Hillary Clinton, the outgoing US secretary of state, has warned that Iran is stepping up its support for Syrian President Bashar al-Assad while Russia is continuing to send money and arms to the regime.
Clinton on Thursday accused Tehran of sending into Syria "more personnel" to support and advise military security forces in their fight against the armed opposition.
In her last media interview as secretary of state, Clinton said there was "a lot of concern that they are increasing the quality of weapons, because Assad is using up the weapons, so it's numbers and it's material".
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"The Iranians have made it clear for some time that keeping Assad in power was one of their highest priorities," she told a roundtable of journalists.
"The Iranians have been actively involved from the very beginning. It appears that they may be increasing that involvement and that is a matter of concern to us."
Her comments came as Syria threatened to retaliate for an Israeli air attack and Iran said there will be repercussions for Israel over Wednesday's raid.
Clinton said that despite US efforts to bring Moscow on board to work for an international solution to the 22-month war in Syria that has claimed some 60,000 lives, Russia was continuing to prop up the regime.
Russians 'not passive'
"The Russians are not passive bystanders in their support for Assad. They have been much more active on a number of fronts," she said.
"Their defence of Assad in the Security Council has been the most public, visible sign of that. But there are other ways that they have tried to protect the regime," she added.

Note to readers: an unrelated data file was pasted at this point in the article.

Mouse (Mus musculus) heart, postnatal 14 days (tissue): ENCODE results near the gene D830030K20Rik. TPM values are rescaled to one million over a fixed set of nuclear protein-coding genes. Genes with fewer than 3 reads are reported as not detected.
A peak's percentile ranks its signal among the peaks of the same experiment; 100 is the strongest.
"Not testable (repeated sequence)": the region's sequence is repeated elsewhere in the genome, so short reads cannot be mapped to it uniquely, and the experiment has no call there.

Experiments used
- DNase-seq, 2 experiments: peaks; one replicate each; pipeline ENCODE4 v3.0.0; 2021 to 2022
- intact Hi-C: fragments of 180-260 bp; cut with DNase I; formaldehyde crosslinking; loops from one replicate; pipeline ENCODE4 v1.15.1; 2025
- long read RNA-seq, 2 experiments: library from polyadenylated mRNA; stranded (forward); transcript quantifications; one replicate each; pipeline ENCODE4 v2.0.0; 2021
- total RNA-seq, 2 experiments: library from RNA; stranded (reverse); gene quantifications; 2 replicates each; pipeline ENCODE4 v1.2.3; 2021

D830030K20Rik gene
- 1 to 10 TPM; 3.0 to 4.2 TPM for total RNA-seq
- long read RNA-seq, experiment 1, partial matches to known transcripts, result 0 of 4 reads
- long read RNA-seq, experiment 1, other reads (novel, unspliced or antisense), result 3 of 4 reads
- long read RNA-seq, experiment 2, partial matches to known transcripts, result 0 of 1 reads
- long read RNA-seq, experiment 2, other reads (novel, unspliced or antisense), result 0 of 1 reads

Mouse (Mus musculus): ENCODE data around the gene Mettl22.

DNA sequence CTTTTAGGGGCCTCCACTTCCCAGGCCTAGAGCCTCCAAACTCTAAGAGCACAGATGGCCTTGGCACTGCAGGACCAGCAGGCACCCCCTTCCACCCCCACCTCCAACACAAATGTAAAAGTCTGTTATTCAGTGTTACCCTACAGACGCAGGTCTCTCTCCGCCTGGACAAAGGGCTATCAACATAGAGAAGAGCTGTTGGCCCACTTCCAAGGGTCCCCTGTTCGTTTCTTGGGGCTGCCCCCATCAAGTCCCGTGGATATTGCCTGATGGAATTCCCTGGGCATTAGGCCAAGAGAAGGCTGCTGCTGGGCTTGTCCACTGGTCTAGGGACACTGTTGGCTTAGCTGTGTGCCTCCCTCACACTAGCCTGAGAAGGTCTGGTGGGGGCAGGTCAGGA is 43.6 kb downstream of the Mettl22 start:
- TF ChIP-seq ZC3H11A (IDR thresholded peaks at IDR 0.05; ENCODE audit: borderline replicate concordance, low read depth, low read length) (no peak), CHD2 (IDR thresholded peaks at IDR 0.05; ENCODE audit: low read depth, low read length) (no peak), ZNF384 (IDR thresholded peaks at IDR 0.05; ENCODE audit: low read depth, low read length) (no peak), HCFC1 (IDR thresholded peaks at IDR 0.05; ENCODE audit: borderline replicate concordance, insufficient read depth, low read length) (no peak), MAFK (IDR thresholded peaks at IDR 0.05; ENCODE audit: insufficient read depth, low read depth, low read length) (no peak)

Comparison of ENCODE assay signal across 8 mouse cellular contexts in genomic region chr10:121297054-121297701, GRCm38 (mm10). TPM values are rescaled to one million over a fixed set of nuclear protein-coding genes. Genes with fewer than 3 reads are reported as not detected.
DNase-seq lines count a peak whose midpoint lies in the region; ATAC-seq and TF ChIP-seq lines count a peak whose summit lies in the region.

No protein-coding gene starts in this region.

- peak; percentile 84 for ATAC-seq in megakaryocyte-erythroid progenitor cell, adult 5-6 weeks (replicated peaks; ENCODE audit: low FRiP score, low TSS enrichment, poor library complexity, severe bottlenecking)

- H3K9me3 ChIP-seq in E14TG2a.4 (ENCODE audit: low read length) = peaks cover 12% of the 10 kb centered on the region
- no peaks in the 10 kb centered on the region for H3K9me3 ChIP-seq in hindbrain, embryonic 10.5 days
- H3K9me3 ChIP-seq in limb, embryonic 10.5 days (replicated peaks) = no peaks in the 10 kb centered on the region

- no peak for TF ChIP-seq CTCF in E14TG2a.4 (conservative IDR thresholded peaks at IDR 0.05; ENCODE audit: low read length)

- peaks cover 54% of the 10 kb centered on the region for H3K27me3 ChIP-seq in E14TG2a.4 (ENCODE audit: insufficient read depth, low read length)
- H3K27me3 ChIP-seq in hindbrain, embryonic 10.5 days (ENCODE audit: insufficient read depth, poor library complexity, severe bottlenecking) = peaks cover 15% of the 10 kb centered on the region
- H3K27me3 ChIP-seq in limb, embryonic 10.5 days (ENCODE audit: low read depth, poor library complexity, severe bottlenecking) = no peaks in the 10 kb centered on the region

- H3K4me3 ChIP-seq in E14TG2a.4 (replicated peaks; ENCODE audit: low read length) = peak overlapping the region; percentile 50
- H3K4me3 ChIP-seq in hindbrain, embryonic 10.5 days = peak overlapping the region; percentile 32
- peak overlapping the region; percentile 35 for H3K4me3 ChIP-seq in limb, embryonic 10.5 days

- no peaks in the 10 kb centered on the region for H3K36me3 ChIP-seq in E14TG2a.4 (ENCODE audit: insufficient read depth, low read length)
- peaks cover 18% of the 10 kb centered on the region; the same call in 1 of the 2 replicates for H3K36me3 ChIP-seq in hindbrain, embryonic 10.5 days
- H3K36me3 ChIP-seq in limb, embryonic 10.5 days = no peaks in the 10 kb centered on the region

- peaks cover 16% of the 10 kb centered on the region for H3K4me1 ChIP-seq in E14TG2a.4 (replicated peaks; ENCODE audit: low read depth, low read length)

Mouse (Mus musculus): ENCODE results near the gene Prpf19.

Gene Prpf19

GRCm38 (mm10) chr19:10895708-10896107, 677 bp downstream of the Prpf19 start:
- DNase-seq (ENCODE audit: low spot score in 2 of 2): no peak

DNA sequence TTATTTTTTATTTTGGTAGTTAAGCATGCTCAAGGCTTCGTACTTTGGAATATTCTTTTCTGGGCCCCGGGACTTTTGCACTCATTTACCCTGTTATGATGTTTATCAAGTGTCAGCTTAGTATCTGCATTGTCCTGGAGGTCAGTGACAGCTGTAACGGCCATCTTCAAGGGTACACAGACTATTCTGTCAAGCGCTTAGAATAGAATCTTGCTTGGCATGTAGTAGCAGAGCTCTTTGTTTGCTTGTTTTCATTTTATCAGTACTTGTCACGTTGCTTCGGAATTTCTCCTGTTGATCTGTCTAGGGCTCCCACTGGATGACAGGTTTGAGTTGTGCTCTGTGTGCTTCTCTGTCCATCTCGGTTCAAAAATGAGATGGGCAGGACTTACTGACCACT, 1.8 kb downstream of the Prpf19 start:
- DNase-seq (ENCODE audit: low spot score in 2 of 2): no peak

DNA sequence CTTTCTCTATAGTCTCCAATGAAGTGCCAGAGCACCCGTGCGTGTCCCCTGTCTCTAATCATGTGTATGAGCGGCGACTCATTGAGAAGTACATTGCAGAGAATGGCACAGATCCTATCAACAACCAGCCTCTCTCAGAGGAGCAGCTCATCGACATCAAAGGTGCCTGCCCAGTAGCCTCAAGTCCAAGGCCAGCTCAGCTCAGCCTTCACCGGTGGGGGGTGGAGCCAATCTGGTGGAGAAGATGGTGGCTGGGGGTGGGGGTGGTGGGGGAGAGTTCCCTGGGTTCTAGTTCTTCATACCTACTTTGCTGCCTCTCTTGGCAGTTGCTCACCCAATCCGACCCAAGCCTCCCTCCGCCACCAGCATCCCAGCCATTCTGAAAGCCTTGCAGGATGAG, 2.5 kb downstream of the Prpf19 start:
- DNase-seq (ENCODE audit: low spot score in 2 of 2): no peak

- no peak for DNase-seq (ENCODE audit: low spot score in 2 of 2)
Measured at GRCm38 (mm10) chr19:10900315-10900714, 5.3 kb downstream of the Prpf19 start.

"We have reason to believe that the Russians continue to supply financial and military assistance in the form of equipment to Assad."
Al Jazeera looks at how support for the regime and the rebels has ebbed and flowed
The top US diplomat gave a grim assessment of the progression of the war, warning of "the dangers of an increasing civil war and a potential proxy war”.
"The worst kind of predictions of what could happen - both internally and spilling over the borders of Syria - are certainly within the realm of the possible now," she said.
"The killing goes on," she added, saying the US was "disturbed by increasing Iranian and Lebanese Hezbollah activities" in Syria.
But Clinton voiced hope Moscow might still change its stand, "because they cannot look at what is happening and not believe that it could be incredibly dangerous to everybody's interests, including theirs".
Joe Biden, US vice president, will be meeting with Sergei Lavrov, Russian foreign minister, on the sidelines of the Munich Security Conference in Germany opening on Friday.
Biden is also set to meet Syrian opposition leader Mouaz al-Khatib. It would be the highest-level US meeting with the Syrian opposition.